#1
As you all know, Paul Gilbert, Satriani, Malsteem, Vai, they all kick so much ass. I don't know how they got to the top, but for sure they were "gifted."

I consider myself a mid-idiot-crappy player compared to the guys selling stuff in Guitar Center or even some 12 year old kids playing Seek & Destroy or sweeping.

So is there any hope for non-gifted people? Any of you know crappy-young players that became top 10?

Answer for all the common guitar players here in UG. Enlighten us.
#2
Ability comes with practice.


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#3
Kristopher Dahl says that he had no natural talent and he worked his way to where he is. and that man is GOOD
#4
The only abilities that you can be born with that helps you is fast comprehension skills, coordination, and rhythm. Other than that practice makes perfect.
Last edited by darkcheef at Aug 15, 2009,
#5
Well, I learn pretty fast and really enjoy playing. There's nearly no day I don't play/practise playing guitar (except there's no guitar where I am). I have motivation and really want to practise to improve, it's fun for me.
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#6
Ability or talent is only a small part of the overall picture... The only way to get better is to keep on practice. There's no exception to it...
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#7
Ability does play an element, but hard work is themain thing. Without effort you won't get anywhere, but I have known some musically flawed people take a while longer to learn guitar compared to me.
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#8
Get some skill and feel the playing and you'll be god, but you'll need some years to be GODLIKE. Just don't think you'll be good at once.

Practice makes perfect is true for guitar too.

I've played for one year and im not really good yet.
Last edited by GisleAune at Aug 15, 2009,
#10
From my view some people are more musically inclined due to natural traits/psychology etc. But when it comes down to it, with enough dedication and time anyone can be pretty great at anything. That being said, some people will be much better than others, but there is a level that is attainable to anyone that is satisfactory. Some people may need to practice more than others, some may need more help, and some may just enjoy it more, but whether its building rockets or playing guitars some people will be inclined to better than others but dedication can even the playing field.

PS- try telling Richard Feynman that some people aren't naturally good at building rockets
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#11
it's a bit of both. if you're willing to practice more (and more importantly, practice properly and practice the right things), you can overtake more "gifted" people. Likewise, more "gifted" people can often be as good, or even better, with less work.

Just practice a lot, basically, the only thing for sure is that you won't get much better without practice. And play stuff you like, as that'll make you want to practice more. But also play/practice a bit of the stuff you struggle with, too, so you improve. getting a teacher wouldn't hurt, either. preferably one with a soul patch, as that's simultaneously the coolest and most ridiculous type of beard.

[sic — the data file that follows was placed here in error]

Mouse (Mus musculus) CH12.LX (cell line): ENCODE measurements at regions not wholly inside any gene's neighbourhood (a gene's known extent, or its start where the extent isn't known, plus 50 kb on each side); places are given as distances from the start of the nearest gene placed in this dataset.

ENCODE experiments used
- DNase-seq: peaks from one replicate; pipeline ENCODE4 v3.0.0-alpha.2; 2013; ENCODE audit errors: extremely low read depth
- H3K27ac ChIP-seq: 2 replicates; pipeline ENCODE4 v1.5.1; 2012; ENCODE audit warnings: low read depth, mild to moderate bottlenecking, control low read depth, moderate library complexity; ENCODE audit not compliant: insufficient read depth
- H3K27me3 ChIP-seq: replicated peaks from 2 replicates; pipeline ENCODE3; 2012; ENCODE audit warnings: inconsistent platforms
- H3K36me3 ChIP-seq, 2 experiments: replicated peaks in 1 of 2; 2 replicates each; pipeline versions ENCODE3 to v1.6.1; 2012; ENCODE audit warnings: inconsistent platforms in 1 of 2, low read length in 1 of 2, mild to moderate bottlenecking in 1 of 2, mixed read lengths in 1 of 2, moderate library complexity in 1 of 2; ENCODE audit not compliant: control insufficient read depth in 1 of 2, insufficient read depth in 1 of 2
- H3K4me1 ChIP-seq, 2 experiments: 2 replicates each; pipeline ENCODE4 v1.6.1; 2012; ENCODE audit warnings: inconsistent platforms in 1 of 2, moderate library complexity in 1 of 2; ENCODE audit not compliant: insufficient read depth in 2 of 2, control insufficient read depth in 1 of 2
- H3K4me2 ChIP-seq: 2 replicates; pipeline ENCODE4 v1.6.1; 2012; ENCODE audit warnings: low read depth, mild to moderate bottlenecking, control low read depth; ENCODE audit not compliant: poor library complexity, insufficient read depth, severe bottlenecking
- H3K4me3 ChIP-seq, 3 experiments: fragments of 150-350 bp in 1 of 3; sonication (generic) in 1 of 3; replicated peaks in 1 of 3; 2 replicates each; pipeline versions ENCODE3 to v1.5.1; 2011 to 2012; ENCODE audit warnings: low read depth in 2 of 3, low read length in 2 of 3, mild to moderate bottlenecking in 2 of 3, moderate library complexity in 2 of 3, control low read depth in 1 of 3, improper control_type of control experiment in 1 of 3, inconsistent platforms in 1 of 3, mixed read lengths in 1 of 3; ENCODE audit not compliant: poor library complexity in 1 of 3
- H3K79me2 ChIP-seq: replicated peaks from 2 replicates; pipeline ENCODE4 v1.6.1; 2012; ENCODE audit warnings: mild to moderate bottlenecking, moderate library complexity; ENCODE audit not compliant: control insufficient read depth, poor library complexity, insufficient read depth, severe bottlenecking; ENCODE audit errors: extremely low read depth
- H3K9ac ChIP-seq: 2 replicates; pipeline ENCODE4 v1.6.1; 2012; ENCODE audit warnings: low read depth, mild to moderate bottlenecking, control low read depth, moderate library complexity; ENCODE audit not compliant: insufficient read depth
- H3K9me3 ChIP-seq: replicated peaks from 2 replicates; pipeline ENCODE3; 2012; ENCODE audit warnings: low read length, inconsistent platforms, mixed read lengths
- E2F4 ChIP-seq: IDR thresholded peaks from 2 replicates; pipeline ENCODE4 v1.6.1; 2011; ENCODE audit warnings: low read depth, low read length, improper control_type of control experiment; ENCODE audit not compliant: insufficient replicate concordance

it's like going on a diet. If you go on a drastic diet and give up all nice food, you'll probably quit in about two days. Much better to gradually cut out the crap, even if you never cut it out completely, as it'll still be better than never going on a diet.

Similar thing with practice, while it'd be nice to practice all the stuff you suck at and hate for 15 hours a day, setting out to do that, unless you're a very specific type of person, will probably just make you want to quit. Practicing less, and with more of the stuff you want to play, will be more of a safeguard against quitting.

it's also worth pointing out that you can practice too much. It'll be different for different people, but after I've been playing for much more than an hour, I need to stop for a break or i actually get worse.

Quote by Random3
It's not possible to be 'naturally' good at playing guitar. Just like you can't be naturally good at building rockets.




have you got any evidence to back up that ridiculous blanket statement?
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Last edited by Dave_Mc at Aug 15, 2009,
#12
Thanks a lot Dave. And everyone else for trying to help .
#13
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Quote by K33nbl4d3
I'll have to put the Classic T models on my to-try list. Shame the finish options there are Anachronism Gold, Nuclear Waste and Aged Clown, because in principle the plaintop is right up my alley.

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Presumably because the CCF (Combined Corksniffing Forces) of MLP and Gibson forums would rise up against them, plunging the land into war.

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#14
Talent might help you catch on to things faster, but without practice its meaningless. Ideally you're talented, AND you practice a lot, but you can be talentless and just practice a lot and be just as good (eventually).
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#15
I think that having a bit of natural ability probably makes getting good easier, because you'll start out a little better so you'll be having more fun right away.

I suppose there are also anatomy things that get passed genetically that could help. Case in point here is Paul Gilbert. That man has insanely long, thin fingers so compared to someone with short, stubby, fat, little fingers he probably has an easier time playing. Not that someone with the latter can't play well (coughYngwiecough).
#16
Well for a start, Satch, Vai, Gilbert and Yngwie have all been playing for at least 30 years (not sure about Yngwie)
#17